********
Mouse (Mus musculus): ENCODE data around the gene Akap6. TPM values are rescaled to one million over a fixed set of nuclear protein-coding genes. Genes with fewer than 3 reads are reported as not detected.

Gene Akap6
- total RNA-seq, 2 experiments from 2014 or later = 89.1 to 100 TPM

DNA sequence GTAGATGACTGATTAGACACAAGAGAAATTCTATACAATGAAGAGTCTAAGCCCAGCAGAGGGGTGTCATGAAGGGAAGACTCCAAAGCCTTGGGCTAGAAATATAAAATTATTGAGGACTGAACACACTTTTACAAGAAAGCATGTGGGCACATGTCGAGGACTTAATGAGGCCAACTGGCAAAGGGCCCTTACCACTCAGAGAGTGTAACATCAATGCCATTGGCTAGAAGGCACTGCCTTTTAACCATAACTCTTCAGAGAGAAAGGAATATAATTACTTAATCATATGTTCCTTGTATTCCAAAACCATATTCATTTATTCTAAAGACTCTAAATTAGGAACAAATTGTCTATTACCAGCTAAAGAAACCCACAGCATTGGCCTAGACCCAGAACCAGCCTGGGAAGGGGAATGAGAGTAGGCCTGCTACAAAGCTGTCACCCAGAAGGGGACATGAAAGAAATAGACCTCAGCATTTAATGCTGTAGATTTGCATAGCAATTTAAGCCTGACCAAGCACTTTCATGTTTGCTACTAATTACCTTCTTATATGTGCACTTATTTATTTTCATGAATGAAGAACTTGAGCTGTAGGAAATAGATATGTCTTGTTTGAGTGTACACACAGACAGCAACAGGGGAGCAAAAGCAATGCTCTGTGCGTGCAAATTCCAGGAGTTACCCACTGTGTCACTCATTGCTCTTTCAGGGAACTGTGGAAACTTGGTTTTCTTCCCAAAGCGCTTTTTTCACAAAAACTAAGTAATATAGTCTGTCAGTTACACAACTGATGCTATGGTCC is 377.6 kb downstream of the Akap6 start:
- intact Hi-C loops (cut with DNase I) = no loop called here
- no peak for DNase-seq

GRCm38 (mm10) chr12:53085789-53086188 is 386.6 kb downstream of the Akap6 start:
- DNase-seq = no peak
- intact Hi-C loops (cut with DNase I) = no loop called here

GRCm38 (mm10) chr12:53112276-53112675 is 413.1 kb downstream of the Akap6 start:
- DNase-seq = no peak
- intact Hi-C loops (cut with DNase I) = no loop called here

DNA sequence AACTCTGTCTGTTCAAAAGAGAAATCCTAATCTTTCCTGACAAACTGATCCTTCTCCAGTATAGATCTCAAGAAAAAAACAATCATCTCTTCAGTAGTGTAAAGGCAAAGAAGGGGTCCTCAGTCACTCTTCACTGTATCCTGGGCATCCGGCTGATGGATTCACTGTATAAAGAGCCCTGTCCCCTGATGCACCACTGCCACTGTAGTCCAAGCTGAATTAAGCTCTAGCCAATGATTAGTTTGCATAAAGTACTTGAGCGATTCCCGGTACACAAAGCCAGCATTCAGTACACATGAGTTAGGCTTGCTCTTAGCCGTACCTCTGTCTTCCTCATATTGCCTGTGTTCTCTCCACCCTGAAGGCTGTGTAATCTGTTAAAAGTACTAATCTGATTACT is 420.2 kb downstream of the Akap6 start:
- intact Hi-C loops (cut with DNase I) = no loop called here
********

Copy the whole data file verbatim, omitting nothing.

Mouse (Mus musculus): ENCODE data around the gene Akap6. TPM values are rescaled to one million over a fixed set of nuclear protein-coding genes. Genes with fewer than 3 reads are reported as not detected.

Gene Akap6
- total RNA-seq, 2 experiments from 2014 or later = 89.1 to 100 TPM

DNA sequence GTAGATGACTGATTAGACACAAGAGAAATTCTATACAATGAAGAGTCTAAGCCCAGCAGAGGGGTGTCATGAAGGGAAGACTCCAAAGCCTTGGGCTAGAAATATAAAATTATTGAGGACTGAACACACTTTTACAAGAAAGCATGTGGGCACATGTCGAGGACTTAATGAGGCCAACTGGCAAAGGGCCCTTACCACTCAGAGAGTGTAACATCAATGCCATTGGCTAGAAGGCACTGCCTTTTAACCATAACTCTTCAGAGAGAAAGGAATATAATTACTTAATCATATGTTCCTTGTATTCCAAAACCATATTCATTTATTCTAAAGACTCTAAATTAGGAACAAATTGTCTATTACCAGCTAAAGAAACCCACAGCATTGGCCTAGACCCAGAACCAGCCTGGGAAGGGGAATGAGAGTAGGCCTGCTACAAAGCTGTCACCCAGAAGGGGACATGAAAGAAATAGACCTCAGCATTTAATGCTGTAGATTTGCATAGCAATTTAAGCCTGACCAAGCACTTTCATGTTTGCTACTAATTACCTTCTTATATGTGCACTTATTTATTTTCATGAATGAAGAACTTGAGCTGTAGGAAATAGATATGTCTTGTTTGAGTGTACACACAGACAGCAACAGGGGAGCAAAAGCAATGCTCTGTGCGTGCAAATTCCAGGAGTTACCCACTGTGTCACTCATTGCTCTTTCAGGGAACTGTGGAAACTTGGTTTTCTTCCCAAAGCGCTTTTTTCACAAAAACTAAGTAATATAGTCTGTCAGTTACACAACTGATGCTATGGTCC is 377.6 kb downstream of the Akap6 start:
- intact Hi-C loops (cut with DNase I) = no loop called here
- no peak for DNase-seq

GRCm38 (mm10) chr12:53085789-53086188 is 386.6 kb downstream of the Akap6 start:
- DNase-seq = no peak
- intact Hi-C loops (cut with DNase I) = no loop called here

GRCm38 (mm10) chr12:53112276-53112675 is 413.1 kb downstream of the Akap6 start:
- DNase-seq = no peak
- intact Hi-C loops (cut with DNase I) = no loop called here

DNA sequence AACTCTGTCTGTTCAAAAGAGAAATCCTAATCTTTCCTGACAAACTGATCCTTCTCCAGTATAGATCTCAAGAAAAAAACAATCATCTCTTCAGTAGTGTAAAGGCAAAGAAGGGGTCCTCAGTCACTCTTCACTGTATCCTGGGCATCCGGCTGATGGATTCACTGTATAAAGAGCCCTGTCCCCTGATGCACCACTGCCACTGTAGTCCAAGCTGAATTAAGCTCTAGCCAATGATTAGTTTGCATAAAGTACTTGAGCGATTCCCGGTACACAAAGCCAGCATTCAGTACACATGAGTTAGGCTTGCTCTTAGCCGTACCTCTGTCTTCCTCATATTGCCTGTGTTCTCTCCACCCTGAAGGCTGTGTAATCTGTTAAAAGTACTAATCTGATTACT is 420.2 kb downstream of the Akap6 start:
- intact Hi-C loops (cut with DNase I) = no loop called here